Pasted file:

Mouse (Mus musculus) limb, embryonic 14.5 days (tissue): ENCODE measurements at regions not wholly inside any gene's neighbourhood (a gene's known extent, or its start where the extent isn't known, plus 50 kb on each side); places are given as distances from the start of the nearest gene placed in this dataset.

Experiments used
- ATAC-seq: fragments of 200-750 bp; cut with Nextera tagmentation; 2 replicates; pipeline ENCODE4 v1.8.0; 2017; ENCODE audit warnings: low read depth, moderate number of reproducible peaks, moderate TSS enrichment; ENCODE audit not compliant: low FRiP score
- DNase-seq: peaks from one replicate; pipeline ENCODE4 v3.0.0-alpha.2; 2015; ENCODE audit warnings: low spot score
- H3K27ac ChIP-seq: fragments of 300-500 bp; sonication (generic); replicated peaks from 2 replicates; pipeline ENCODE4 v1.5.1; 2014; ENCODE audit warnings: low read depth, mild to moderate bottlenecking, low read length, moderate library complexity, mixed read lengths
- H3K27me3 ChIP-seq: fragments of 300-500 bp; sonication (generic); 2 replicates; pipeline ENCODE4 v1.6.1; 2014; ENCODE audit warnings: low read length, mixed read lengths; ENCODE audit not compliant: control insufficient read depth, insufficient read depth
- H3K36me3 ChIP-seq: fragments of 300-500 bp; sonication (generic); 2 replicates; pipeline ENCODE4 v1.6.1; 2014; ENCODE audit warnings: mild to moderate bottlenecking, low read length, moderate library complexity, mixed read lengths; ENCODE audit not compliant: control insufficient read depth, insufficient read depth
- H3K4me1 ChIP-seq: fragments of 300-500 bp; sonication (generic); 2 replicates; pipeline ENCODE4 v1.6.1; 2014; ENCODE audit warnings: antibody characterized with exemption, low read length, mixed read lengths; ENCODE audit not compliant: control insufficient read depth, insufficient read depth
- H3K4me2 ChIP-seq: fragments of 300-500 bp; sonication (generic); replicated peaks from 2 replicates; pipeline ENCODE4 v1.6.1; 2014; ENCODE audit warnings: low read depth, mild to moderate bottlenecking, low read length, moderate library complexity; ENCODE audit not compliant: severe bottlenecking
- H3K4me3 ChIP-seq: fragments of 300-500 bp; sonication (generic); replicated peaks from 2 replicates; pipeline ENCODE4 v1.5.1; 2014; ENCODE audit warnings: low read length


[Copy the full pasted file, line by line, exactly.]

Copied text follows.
Mouse (Mus musculus) limb, embryonic 14.5 days (tissue): ENCODE measurements at regions not wholly inside any gene's neighbourhood (a gene's known extent, or its start where the extent isn't known, plus 50 kb on each side); places are given as distances from the start of the nearest gene placed in this dataset.

Experiments used
- ATAC-seq: fragments of 200-750 bp; cut with Nextera tagmentation; 2 replicates; pipeline ENCODE4 v1.8.0; 2017; ENCODE audit warnings: low read depth, moderate number of reproducible peaks, moderate TSS enrichment; ENCODE audit not compliant: low FRiP score
- DNase-seq: peaks from one replicate; pipeline ENCODE4 v3.0.0-alpha.2; 2015; ENCODE audit warnings: low spot score
- H3K27ac ChIP-seq: fragments of 300-500 bp; sonication (generic); replicated peaks from 2 replicates; pipeline ENCODE4 v1.5.1; 2014; ENCODE audit warnings: low read depth, mild to moderate bottlenecking, low read length, moderate library complexity, mixed read lengths
- H3K27me3 ChIP-seq: fragments of 300-500 bp; sonication (generic); 2 replicates; pipeline ENCODE4 v1.6.1; 2014; ENCODE audit warnings: low read length, mixed read lengths; ENCODE audit not compliant: control insufficient read depth, insufficient read depth
- H3K36me3 ChIP-seq: fragments of 300-500 bp; sonication (generic); 2 replicates; pipeline ENCODE4 v1.6.1; 2014; ENCODE audit warnings: mild to moderate bottlenecking, low read length, moderate library complexity, mixed read lengths; ENCODE audit not compliant: control insufficient read depth, insufficient read depth
- H3K4me1 ChIP-seq: fragments of 300-500 bp; sonication (generic); 2 replicates; pipeline ENCODE4 v1.6.1; 2014; ENCODE audit warnings: antibody characterized with exemption, low read length, mixed read lengths; ENCODE audit not compliant: control insufficient read depth, insufficient read depth
- H3K4me2 ChIP-seq: fragments of 300-500 bp; sonication (generic); replicated peaks from 2 replicates; pipeline ENCODE4 v1.6.1; 2014; ENCODE audit warnings: low read depth, mild to moderate bottlenecking, low read length, moderate library complexity; ENCODE audit not compliant: severe bottlenecking
- H3K4me3 ChIP-seq: fragments of 300-500 bp; sonication (generic); replicated peaks from 2 replicates; pipeline ENCODE4 v1.5.1; 2014; ENCODE audit warnings: low read length